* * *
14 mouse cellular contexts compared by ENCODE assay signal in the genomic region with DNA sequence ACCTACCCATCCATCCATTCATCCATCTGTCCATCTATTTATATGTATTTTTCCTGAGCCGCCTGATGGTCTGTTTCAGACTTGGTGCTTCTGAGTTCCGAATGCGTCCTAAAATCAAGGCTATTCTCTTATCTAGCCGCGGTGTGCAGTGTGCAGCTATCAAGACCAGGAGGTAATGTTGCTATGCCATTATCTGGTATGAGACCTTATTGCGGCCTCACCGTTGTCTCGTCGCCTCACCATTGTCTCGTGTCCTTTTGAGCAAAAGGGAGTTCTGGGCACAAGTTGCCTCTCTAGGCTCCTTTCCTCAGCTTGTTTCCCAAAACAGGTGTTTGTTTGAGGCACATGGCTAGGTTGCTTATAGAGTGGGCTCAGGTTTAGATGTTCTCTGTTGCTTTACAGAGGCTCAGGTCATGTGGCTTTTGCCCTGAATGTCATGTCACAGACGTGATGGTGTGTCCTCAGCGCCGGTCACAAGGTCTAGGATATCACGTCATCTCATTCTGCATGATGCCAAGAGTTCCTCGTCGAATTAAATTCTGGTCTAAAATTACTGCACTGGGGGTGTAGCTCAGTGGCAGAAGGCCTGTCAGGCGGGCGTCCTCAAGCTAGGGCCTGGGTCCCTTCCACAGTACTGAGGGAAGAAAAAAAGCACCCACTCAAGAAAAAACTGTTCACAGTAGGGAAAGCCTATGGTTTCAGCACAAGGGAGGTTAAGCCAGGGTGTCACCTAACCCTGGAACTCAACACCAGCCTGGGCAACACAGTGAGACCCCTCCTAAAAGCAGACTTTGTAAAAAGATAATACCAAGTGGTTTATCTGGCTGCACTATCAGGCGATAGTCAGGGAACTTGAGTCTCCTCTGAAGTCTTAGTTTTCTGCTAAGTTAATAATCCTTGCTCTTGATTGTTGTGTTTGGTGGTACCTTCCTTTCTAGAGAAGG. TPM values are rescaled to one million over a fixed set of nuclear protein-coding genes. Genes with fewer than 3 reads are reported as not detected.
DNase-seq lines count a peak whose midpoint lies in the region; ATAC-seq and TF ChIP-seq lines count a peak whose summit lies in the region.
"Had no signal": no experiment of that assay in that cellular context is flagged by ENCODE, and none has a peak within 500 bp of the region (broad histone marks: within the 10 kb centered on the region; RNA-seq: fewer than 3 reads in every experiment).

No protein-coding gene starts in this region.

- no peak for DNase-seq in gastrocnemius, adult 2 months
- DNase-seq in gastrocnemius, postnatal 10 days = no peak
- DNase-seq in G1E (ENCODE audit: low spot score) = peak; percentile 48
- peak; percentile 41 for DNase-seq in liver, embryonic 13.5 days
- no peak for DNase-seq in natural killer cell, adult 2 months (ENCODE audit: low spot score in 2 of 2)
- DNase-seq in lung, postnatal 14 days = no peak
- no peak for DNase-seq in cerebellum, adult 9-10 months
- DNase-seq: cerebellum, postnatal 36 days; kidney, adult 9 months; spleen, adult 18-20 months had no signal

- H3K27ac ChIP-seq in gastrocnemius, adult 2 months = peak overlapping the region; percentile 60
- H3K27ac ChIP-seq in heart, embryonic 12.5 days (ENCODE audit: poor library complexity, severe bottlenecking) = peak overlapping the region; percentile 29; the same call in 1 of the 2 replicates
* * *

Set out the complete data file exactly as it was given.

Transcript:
14 mouse cellular contexts compared by ENCODE assay signal in the genomic region with DNA sequence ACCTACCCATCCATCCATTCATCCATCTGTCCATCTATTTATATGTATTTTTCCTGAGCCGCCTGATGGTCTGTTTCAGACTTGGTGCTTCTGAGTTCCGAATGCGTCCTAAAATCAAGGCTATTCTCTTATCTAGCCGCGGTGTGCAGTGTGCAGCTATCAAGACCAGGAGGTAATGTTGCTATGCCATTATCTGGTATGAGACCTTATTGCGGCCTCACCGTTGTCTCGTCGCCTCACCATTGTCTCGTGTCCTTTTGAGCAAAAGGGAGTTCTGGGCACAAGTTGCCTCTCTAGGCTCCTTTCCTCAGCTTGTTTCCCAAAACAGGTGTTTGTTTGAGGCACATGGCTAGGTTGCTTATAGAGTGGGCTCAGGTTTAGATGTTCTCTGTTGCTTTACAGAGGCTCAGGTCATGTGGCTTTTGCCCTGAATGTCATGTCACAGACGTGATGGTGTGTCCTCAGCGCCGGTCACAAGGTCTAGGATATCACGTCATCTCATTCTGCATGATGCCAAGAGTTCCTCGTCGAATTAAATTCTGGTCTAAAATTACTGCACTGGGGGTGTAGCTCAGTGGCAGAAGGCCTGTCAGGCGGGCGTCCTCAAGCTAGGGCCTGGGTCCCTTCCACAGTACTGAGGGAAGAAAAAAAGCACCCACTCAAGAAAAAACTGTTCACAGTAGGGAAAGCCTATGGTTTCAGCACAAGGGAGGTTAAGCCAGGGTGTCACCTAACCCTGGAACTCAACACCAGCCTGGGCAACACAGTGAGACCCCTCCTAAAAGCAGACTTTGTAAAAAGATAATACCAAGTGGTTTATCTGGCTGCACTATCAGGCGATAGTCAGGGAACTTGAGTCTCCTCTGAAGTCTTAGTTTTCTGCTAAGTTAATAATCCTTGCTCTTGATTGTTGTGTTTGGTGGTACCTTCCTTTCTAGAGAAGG. TPM values are rescaled to one million over a fixed set of nuclear protein-coding genes. Genes with fewer than 3 reads are reported as not detected.
DNase-seq lines count a peak whose midpoint lies in the region; ATAC-seq and TF ChIP-seq lines count a peak whose summit lies in the region.
"Had no signal": no experiment of that assay in that cellular context is flagged by ENCODE, and none has a peak within 500 bp of the region (broad histone marks: within the 10 kb centered on the region; RNA-seq: fewer than 3 reads in every experiment).

No protein-coding gene starts in this region.

- no peak for DNase-seq in gastrocnemius, adult 2 months
- DNase-seq in gastrocnemius, postnatal 10 days = no peak
- DNase-seq in G1E (ENCODE audit: low spot score) = peak; percentile 48
- peak; percentile 41 for DNase-seq in liver, embryonic 13.5 days
- no peak for DNase-seq in natural killer cell, adult 2 months (ENCODE audit: low spot score in 2 of 2)
- DNase-seq in lung, postnatal 14 days = no peak
- no peak for DNase-seq in cerebellum, adult 9-10 months
- DNase-seq: cerebellum, postnatal 36 days; kidney, adult 9 months; spleen, adult 18-20 months had no signal

- H3K27ac ChIP-seq in gastrocnemius, adult 2 months = peak overlapping the region; percentile 60
- H3K27ac ChIP-seq in heart, embryonic 12.5 days (ENCODE audit: poor library complexity, severe bottlenecking) = peak overlapping the region; percentile 29; the same call in 1 of the 2 replicates